02:12

Low-angle dolly shot Drifting towards Surface
Location

False Bay

Duration

01:12

Low-angle dolly shot following Seabed
Location

False Bay

Duration

00:46

Low-angle dolly shot moving over Seabed
Location

False Bay

Duration

00:51

Viability

Threats and Climate Change

  • Kelp forests face the challenge of an ever-changing ocean and rising temperatures. However, kelp forests worldwide are responding differently to climate change and anthropogenic threats.
  • Some Kelp forests are exposed to increased temperatures, deep sea mining, habitat destruction, pollution, and (or) coastal erosion. Different scales and combinations of these threats, and how they interact, shape and determine the state of the kelp forests and how they will respond to change. This is why nearly one-third of the kelp forests are growing while one-third are deteriorating.
  • Kelp Forests also play a crucial role in combating climate change. Through a mechanism known as Carbon Sequestration, the Kelp Forest captures carbon dioxide from the atmosphere more
  • efficiently than terrestrial Forests.

Conservation Status

  • In South Africa, Kelp forests are thriving. Owing to the change in wind patterns, there is an increase in productive upwelling. The upwelling drives productivity and therefore underpins a more productive ecosystem.
  • Kelp forests in Australia (specifically on the coasts of Tasmania) are extremely depleted, as only 5% remain.

Current Research

  • Evidence suggests that Marine Protected Areas (MPAs) and other methods of area-based management are productive methods to protect Kelp Forests.
  • In Kelp forests that are deteriorating, artificial seeds and kelp implants are being used to stimulate growth. In addition, there have also been calls for grazer removals (removing species that feed on kelp, such as sea urchins, fish,or abalone) and altering fishery regulations to improve Kelp Health.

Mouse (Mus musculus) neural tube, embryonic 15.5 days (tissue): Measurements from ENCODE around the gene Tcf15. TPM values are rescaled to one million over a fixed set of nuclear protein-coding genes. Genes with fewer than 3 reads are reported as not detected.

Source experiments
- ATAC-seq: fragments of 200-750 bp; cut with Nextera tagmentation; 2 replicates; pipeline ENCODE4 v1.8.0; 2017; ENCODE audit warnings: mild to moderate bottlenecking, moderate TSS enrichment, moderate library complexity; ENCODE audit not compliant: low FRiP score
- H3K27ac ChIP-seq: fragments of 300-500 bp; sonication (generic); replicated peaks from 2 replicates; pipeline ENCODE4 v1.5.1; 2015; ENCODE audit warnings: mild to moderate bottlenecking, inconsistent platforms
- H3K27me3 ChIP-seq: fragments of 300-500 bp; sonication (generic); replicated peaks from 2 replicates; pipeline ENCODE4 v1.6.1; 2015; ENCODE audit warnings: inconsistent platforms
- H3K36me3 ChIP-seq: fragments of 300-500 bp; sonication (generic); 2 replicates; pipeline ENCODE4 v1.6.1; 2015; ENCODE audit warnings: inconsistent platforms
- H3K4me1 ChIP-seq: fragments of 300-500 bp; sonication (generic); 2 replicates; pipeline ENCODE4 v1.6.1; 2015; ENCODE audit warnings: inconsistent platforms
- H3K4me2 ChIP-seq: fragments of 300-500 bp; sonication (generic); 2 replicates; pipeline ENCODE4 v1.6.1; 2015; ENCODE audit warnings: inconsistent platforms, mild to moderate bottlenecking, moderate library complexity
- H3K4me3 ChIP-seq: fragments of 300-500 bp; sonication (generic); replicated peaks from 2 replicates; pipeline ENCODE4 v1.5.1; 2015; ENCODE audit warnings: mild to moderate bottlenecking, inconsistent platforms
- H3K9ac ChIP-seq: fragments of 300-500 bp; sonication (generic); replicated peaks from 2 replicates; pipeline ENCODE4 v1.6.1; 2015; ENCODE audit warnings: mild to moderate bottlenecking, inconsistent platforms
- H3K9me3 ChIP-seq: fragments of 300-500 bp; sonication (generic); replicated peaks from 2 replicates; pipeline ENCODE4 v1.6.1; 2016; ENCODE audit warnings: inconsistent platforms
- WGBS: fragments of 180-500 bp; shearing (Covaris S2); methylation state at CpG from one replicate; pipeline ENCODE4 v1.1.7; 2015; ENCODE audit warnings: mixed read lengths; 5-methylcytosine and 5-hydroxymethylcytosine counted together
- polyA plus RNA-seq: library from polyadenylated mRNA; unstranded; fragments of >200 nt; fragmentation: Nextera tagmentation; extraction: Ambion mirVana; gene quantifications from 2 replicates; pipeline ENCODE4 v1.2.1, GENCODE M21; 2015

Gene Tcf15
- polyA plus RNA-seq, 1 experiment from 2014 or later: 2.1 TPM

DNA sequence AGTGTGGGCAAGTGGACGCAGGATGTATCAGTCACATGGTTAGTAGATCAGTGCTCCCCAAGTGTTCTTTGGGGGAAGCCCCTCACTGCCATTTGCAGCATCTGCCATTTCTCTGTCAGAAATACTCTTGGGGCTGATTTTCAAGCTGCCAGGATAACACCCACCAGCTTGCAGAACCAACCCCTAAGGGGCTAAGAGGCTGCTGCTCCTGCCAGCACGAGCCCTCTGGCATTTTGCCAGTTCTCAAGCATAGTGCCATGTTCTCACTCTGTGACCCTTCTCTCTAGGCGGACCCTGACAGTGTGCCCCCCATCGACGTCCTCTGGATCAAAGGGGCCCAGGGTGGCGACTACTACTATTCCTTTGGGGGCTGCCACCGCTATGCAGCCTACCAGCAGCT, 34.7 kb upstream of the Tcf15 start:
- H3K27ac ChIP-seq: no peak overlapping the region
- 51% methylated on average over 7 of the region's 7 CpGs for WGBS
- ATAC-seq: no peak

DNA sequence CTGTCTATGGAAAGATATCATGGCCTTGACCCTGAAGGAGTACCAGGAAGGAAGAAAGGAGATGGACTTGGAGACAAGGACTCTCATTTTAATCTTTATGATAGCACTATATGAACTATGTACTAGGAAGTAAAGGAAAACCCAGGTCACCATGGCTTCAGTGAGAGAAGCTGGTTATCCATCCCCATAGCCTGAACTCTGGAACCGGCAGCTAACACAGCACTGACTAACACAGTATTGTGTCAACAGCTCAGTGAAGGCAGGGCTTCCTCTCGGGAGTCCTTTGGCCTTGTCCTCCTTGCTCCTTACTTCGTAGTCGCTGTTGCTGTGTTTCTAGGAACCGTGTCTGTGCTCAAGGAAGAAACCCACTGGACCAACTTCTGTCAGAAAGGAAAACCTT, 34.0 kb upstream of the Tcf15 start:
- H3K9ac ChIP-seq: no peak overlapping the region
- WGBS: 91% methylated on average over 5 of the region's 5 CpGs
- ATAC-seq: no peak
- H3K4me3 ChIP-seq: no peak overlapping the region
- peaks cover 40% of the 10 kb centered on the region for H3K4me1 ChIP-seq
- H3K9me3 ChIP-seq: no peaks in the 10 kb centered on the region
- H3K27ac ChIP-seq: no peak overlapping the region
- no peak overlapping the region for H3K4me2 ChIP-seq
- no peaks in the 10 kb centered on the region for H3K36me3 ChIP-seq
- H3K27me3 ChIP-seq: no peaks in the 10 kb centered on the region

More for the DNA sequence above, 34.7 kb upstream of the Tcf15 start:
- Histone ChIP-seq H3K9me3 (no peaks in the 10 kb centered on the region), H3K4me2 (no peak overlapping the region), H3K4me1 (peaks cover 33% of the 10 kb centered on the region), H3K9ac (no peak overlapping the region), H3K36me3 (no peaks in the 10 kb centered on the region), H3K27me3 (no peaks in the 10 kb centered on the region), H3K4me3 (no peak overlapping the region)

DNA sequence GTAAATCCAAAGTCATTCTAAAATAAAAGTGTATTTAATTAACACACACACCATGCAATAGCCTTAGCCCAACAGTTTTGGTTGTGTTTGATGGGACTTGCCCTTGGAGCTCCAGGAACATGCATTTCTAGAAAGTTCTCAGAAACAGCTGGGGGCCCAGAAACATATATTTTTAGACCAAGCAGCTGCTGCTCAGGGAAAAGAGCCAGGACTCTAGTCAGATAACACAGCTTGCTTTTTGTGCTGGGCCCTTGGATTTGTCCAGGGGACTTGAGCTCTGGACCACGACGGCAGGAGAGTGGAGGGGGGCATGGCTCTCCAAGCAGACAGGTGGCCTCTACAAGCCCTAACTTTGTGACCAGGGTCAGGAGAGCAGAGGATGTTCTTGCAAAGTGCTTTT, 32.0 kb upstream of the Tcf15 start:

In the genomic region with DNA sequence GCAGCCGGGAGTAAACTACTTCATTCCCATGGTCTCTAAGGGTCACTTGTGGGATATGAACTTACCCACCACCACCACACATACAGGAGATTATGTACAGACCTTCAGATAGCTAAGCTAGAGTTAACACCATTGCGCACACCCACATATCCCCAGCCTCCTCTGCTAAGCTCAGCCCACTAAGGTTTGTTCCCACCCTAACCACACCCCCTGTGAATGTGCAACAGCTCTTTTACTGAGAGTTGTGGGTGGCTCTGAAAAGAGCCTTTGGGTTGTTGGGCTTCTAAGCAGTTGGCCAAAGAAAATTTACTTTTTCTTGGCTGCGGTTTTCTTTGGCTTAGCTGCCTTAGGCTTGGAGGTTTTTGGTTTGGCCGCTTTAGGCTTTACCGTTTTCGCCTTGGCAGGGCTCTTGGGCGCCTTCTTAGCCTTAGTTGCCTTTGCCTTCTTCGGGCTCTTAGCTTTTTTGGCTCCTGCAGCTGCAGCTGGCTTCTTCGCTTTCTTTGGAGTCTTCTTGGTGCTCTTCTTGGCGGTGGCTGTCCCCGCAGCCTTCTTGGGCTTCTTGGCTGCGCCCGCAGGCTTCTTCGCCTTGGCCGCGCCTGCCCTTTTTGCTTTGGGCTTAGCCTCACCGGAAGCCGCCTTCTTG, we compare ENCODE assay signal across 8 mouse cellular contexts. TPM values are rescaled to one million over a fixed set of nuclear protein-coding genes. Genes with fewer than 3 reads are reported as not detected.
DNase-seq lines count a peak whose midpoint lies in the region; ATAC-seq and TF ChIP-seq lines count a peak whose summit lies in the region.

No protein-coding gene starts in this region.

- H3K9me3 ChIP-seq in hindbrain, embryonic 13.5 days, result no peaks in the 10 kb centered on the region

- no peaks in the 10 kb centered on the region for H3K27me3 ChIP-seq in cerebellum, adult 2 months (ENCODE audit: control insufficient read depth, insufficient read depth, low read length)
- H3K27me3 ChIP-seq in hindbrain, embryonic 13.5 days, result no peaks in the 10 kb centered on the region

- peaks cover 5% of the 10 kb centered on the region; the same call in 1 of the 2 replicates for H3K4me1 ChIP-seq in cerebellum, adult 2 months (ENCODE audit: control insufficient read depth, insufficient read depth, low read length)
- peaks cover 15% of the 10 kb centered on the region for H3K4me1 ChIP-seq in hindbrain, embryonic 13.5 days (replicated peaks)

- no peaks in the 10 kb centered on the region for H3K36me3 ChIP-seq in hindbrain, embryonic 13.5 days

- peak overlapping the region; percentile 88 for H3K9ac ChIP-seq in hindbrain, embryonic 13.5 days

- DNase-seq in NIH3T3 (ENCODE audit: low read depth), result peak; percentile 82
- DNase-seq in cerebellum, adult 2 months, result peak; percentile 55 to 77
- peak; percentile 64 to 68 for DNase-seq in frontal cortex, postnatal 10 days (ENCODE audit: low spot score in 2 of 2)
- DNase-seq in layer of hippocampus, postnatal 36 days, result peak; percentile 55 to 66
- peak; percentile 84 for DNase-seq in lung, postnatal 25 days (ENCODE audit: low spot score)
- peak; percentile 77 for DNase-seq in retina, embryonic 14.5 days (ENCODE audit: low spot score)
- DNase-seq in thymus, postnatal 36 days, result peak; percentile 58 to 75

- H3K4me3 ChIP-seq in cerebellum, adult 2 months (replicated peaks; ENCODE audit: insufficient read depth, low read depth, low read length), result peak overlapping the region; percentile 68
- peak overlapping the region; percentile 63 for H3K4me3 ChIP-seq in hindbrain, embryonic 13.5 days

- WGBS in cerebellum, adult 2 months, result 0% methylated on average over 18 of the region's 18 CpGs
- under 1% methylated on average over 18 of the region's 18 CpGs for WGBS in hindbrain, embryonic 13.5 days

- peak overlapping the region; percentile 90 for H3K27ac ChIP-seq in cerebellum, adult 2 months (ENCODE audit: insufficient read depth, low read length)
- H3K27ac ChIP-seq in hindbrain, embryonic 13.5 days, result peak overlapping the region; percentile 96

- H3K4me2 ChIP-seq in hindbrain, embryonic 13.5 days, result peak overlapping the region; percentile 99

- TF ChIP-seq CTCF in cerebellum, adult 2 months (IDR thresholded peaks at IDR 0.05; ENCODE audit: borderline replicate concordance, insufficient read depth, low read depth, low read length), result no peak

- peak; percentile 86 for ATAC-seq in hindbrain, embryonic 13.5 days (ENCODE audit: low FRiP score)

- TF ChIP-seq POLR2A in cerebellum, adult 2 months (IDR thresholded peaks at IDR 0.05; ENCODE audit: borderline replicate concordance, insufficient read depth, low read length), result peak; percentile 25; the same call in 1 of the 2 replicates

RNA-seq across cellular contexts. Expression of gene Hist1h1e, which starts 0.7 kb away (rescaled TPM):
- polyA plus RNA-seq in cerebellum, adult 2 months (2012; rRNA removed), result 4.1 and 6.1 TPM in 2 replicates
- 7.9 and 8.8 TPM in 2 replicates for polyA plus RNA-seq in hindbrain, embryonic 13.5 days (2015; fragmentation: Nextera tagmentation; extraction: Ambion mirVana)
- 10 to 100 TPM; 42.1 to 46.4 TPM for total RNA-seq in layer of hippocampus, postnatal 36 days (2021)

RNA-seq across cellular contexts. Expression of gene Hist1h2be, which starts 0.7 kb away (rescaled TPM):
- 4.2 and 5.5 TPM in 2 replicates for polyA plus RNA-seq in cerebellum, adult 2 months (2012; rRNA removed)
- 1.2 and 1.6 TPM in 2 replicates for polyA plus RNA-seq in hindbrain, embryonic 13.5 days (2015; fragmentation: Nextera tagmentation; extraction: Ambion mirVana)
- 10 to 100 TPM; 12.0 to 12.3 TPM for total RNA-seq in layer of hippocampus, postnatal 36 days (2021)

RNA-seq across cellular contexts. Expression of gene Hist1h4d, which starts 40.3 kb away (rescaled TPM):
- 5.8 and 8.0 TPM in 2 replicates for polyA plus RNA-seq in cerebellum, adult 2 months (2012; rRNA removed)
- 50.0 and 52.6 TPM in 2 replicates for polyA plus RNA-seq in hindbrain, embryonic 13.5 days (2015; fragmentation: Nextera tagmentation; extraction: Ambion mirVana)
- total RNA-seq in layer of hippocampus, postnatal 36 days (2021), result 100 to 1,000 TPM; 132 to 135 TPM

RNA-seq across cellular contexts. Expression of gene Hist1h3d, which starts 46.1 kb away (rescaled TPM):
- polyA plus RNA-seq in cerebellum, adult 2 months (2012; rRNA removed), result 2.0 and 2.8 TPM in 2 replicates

Charisma Factor

  • Many humans know the feeling of walking through a forest. Dense hordes of trees tower overhead, each tree abounding with life in every crevice of bark. Birds swoop, sing, and soar amid the lush vegetation. Creatures of all kinds harmoniously tick, and we are often left in more serene, tranquil temperaments.
  • Fewer are fortunate enough to glide through and encounter the serenity found in the underwater labyrinth of a Kelp forest.
  • The crowded, thick masses of kelp proliferate life, similar to its terrestrial counterpart. When submerged into this ocean chaparral, fish, squid, and marine mammals of all kinds encompass, astonishing us outsiders with its dynamic splendour.

Myths and Legends

  • Greek mythology abounds with seaweed symbolism. One story tells a tale of a Greek fisherman who eats magic seaweed to bring his catch back to life.
  • In Hawaiian cultures, a piece of seaweed and coconut fibres is braided into people’s hair as part of a ceremony that binds people together and represents the God of Maui, who was protected by seaweed after he was abandoned by his mother.
  • Japanese folklore includes seaweed in much of their stories and legends. Seaweeds in Japan were used to pay debt and taxes, and today, seaweed farming is a multi-billion-dollar industry.
  • Korean cultures believe that after birth, mothers should replenish energy and nutrition levels through seaweed soup consumption.
  • Chilean cultures believed of a woman called Lapincoya, a woman covered in seaweed who would seduce fishers to sea. She was also an indicator of a fisherman's future catch. If she was seen dancing toward the sea, it was a good sign.

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The Kelp Forests Collection